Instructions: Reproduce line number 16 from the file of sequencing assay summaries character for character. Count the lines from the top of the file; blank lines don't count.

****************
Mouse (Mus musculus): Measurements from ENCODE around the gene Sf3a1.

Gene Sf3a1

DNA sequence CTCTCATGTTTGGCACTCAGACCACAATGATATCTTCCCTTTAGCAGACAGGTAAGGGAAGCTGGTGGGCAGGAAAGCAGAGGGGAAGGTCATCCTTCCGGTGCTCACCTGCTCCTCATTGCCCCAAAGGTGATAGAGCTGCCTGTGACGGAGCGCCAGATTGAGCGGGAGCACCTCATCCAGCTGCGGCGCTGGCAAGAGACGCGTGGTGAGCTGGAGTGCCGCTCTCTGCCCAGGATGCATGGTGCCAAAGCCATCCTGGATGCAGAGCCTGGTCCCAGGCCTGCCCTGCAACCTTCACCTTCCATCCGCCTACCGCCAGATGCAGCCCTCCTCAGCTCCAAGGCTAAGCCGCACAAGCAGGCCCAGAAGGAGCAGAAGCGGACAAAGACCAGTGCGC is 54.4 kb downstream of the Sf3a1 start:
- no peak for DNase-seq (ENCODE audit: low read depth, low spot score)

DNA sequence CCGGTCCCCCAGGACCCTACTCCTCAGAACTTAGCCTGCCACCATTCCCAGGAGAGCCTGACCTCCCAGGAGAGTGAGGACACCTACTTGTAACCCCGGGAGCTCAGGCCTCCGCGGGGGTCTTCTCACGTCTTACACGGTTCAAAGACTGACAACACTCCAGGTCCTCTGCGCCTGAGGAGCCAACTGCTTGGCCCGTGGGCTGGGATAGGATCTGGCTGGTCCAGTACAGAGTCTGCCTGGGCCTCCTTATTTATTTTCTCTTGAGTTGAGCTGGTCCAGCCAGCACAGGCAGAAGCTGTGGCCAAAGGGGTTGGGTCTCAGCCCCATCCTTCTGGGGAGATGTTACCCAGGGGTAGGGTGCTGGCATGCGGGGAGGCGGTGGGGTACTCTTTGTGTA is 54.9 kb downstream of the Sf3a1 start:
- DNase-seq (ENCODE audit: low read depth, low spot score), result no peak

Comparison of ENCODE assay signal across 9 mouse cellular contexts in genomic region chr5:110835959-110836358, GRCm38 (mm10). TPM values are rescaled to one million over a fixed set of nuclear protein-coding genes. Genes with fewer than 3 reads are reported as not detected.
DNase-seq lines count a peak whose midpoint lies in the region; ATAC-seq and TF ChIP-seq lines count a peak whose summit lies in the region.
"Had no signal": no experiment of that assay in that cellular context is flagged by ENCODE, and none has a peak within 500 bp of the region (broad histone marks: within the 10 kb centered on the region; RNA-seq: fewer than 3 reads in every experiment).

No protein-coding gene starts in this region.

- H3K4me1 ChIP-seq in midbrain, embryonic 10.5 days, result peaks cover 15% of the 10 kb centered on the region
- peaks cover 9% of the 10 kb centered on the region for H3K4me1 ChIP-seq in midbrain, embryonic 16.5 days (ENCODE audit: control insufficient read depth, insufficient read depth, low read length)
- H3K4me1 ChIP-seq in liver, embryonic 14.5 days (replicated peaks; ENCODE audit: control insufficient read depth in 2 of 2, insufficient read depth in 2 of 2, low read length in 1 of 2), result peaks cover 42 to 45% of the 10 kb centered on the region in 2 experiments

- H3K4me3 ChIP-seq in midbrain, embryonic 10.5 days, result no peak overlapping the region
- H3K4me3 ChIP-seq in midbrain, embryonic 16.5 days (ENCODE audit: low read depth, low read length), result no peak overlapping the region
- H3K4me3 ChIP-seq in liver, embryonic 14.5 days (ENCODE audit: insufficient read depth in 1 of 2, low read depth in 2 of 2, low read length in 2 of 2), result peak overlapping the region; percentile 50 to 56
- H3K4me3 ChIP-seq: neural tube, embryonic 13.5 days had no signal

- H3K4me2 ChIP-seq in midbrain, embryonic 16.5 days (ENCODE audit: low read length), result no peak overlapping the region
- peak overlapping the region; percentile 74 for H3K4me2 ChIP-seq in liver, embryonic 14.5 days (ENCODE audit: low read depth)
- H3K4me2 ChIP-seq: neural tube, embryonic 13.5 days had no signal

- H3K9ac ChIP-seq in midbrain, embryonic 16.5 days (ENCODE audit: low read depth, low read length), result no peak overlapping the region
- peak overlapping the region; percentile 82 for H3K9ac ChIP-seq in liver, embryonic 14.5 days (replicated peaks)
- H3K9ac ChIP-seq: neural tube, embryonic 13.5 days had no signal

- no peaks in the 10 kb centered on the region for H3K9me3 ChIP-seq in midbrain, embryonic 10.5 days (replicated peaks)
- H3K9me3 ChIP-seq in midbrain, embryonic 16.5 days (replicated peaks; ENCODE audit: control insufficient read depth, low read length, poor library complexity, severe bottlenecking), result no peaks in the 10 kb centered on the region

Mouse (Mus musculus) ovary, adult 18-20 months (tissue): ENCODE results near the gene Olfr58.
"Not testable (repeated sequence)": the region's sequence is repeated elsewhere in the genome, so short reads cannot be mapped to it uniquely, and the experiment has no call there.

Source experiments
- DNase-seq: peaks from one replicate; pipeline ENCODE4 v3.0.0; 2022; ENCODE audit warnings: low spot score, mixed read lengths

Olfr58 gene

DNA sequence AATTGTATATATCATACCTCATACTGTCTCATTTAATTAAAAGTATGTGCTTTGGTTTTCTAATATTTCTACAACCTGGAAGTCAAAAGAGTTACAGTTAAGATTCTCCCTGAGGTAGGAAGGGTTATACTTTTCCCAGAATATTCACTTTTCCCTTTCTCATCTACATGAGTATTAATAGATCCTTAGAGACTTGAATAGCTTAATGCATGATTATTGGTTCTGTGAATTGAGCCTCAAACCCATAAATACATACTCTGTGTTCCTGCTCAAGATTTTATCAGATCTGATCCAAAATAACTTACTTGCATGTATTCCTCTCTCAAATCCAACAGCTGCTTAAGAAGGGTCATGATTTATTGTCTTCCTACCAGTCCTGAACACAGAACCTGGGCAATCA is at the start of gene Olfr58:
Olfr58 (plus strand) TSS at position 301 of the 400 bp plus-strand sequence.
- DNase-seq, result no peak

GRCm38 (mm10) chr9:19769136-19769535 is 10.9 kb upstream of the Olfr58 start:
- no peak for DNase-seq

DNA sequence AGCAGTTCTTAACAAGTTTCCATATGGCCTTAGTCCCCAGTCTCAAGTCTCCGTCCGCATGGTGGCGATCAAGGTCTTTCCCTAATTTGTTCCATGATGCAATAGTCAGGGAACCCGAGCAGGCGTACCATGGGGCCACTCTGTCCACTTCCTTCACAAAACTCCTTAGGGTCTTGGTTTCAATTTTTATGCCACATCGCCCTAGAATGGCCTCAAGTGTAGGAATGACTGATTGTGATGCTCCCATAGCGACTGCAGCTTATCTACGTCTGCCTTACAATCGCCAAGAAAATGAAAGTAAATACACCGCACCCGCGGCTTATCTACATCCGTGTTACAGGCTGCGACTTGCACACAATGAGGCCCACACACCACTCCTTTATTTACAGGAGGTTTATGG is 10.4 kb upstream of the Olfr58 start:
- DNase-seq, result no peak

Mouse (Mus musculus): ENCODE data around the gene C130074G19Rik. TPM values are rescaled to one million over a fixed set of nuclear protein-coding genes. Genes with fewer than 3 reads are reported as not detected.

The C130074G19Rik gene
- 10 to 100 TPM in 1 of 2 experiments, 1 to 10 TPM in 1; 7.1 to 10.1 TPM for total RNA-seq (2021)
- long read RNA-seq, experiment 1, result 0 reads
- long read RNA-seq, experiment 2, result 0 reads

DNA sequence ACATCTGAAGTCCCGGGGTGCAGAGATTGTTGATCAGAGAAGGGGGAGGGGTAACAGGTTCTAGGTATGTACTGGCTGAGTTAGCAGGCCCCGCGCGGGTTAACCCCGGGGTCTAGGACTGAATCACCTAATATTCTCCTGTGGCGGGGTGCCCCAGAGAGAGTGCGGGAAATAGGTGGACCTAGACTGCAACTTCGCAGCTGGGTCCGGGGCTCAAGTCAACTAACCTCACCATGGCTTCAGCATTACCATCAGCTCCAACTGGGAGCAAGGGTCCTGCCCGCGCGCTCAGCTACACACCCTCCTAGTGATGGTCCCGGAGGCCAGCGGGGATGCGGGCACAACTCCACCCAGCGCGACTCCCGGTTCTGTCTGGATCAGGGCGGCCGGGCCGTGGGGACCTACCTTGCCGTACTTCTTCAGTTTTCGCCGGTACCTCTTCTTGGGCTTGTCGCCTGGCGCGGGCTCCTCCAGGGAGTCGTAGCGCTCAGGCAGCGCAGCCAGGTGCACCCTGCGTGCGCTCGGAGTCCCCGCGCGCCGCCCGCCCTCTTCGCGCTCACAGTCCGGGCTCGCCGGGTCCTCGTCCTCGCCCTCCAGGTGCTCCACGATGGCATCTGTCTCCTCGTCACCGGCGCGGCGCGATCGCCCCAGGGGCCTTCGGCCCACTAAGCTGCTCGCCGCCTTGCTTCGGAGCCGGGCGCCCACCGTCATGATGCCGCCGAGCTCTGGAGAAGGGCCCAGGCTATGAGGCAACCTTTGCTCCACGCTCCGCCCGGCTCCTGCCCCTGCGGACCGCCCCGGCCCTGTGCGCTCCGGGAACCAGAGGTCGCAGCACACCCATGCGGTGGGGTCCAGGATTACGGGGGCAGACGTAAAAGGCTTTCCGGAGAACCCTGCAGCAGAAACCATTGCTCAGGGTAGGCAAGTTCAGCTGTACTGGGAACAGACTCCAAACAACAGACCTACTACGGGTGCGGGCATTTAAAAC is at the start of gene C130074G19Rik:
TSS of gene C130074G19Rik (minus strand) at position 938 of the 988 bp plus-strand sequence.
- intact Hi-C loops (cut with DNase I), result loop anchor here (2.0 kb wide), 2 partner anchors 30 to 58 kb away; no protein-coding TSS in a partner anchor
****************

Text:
- H3K4me3 ChIP-seq in liver, embryonic 14.5 days (ENCODE audit: insufficient read depth in 1 of 2, low read depth in 2 of 2, low read length in 2 of 2), result peak overlapping the region; percentile 50 to 56